Knock- On- The- Door- Without- Calling- First- Have- A- Cup -Of -Tea Conversations

Knock- On- The- Door- Without- Calling- First- Have- A- Cup -Of -Tea Conversations

table4nineI did a lot of eavesdropping as a kid. All I can remember growing up is listening to conversations. Conversations in the car, in the kitchen, in the playground. Listening to my mother as she sat in the stairs with the phone cord wrapped around her; speaking to my sisters way past bedtime with my legs dangling over the top bunk.

 Conversations before instant messaging, before any kind of messaging. In person, face to face, knock- on- the- door- without- calling- first- have- a- cup -of -tea conversations. My parents, to this day, are the voice of reason and of comfort for so many of the people around us. I listened in on serious conversations when I was supposed to be playing, sat in the stairs when I was supposed to be asleep, and tried to make sense of and form opinions about adult dilemmas in my little child mind.

These conversations were often dominated by women. I grew up surrounded by women. I have 2 sisters. My mother has 5. I started an all girls school when I was 11 and although it maybe wasn’t as immediate as I remember, I found my place in a group of 8 girls who are the reason this blog came into existence. The conversations continued. Every morning, every break time, every lunch time.  After school, on the street.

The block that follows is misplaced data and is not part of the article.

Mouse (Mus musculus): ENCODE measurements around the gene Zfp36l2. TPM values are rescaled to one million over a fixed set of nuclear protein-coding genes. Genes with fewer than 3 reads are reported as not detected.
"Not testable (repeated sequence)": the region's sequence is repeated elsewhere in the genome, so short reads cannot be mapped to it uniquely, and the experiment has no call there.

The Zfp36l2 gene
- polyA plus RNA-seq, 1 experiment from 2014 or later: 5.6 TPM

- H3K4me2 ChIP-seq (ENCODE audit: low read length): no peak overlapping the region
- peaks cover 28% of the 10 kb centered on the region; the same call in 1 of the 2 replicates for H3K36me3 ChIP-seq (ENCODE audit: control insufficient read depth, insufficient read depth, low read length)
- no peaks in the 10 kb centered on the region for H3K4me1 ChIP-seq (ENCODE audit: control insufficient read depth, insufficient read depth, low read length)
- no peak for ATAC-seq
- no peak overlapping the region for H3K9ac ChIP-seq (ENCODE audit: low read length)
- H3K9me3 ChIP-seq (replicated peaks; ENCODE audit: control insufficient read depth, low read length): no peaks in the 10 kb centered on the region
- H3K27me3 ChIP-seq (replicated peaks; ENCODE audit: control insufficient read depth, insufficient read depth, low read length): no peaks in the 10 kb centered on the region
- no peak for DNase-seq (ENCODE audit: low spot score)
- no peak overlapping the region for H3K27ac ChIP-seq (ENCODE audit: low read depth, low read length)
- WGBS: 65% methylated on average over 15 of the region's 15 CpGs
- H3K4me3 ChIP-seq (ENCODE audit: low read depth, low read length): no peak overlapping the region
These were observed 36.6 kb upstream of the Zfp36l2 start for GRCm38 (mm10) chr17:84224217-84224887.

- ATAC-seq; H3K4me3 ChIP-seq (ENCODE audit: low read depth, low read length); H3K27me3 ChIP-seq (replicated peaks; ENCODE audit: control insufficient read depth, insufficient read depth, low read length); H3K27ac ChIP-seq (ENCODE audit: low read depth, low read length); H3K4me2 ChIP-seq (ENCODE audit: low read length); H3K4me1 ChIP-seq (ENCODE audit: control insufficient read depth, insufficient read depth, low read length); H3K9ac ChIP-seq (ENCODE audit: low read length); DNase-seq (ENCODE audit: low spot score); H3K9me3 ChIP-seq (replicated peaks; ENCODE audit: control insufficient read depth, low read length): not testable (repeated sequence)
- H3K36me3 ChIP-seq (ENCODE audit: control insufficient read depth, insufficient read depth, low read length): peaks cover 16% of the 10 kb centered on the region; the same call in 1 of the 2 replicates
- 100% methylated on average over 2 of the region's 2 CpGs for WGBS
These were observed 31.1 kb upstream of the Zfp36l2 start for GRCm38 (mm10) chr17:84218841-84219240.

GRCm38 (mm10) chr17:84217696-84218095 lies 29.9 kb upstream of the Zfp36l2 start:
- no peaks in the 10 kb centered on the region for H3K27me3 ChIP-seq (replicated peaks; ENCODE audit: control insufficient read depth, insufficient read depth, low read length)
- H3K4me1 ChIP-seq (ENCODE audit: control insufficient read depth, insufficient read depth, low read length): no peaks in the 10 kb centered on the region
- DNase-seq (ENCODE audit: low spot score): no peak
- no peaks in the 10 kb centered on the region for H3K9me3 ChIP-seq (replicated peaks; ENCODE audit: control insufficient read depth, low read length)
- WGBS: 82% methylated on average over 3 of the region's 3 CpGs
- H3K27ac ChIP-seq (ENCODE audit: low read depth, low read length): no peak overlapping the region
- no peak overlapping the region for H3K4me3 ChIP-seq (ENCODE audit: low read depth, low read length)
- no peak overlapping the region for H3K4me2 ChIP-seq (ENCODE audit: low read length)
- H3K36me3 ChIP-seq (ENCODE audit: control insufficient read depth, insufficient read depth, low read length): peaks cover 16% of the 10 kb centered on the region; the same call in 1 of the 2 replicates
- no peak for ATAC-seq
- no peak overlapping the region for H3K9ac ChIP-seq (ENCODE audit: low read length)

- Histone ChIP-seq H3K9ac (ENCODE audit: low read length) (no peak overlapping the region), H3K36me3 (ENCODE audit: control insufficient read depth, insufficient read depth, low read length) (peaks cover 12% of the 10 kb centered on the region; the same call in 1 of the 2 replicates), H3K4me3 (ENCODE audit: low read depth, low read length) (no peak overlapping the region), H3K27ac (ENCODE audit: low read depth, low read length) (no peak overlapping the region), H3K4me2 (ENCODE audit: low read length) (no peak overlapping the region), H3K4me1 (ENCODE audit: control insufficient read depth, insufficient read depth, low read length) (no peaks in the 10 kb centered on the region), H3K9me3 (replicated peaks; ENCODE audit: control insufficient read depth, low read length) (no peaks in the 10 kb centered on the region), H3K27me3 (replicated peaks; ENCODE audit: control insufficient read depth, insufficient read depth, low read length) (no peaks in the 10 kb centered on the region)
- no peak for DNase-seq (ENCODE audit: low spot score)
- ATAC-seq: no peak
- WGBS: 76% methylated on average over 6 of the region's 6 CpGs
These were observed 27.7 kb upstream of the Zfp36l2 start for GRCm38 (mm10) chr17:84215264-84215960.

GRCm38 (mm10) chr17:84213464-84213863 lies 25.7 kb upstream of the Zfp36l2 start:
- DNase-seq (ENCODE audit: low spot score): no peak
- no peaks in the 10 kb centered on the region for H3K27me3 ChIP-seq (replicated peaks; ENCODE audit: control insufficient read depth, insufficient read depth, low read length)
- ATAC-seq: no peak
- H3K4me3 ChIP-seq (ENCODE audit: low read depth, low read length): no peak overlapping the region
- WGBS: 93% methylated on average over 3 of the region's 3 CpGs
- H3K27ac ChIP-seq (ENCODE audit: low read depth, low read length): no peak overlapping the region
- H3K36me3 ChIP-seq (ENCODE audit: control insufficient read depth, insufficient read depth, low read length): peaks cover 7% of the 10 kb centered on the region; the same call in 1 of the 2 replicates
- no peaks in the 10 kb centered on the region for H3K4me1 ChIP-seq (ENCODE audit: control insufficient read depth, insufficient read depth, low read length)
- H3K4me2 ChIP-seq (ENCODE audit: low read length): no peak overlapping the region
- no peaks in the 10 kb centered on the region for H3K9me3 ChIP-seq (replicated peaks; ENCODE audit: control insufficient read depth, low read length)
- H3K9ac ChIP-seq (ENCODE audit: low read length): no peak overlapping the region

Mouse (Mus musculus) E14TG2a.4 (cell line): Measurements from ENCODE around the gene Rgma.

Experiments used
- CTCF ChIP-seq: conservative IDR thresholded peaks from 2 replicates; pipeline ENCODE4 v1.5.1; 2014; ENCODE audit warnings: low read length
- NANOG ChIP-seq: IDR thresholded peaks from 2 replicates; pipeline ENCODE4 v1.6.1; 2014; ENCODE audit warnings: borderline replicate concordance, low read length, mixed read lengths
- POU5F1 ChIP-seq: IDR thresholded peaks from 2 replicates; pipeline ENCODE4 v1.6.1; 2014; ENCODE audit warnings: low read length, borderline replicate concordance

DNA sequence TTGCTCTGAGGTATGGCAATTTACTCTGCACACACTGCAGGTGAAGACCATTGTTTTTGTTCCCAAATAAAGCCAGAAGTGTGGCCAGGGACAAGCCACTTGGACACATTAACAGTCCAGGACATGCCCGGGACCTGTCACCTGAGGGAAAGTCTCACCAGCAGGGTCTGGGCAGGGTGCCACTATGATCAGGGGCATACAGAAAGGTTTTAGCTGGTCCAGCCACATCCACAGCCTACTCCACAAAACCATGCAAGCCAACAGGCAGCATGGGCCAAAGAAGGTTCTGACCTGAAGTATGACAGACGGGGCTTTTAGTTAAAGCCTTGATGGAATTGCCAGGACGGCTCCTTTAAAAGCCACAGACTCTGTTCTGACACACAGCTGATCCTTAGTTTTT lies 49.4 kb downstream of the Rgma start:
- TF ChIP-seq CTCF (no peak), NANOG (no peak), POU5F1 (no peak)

I moved abroad for a couple of years and returned, clicking back into place.  I think that I was lucky enough to miss out on some of the peer pressure and angst that comes with those teenage years, because of these girls. They spoke their mind and stood up for themselves.They weren’t embarrassed about having ambitions or good grades.  We worked hard, we did well.

To this day, one of my favorite memories is being so engrossed in conversation after school that three of us spent hours on the corner of the street. Determined to catch the next bus but somehow missing the next 12. The sun set and the streetlights came on and we stayed on that corner.

As we grew up and left school, these conversations continued over dinners, coffee, breakfast, sleepovers. However, a majority of our conversations moved online. The number of ways we could communicate increased and yet I missed my team more than ever.

Fast forward another couple of years into and out of university….and life inevitably took us in different directions. The things that held us together faded away and new points of connection grew in their place, but not always.

But those conversations have shaped me. For better and sometimes for worse. Table for 9 is rooted in those moments of connection that occur during these conversations because there is nothing like reading something and seeing a reflection of yourself or your reality in it. Learning and listening to the experiences of others, however trivial, can bring enormous comfort and perspective. The women we have brought together to tell their stories are beautifully three dimensional and I AM SO EXCITED TO BE HERE.

@pri_minhas 

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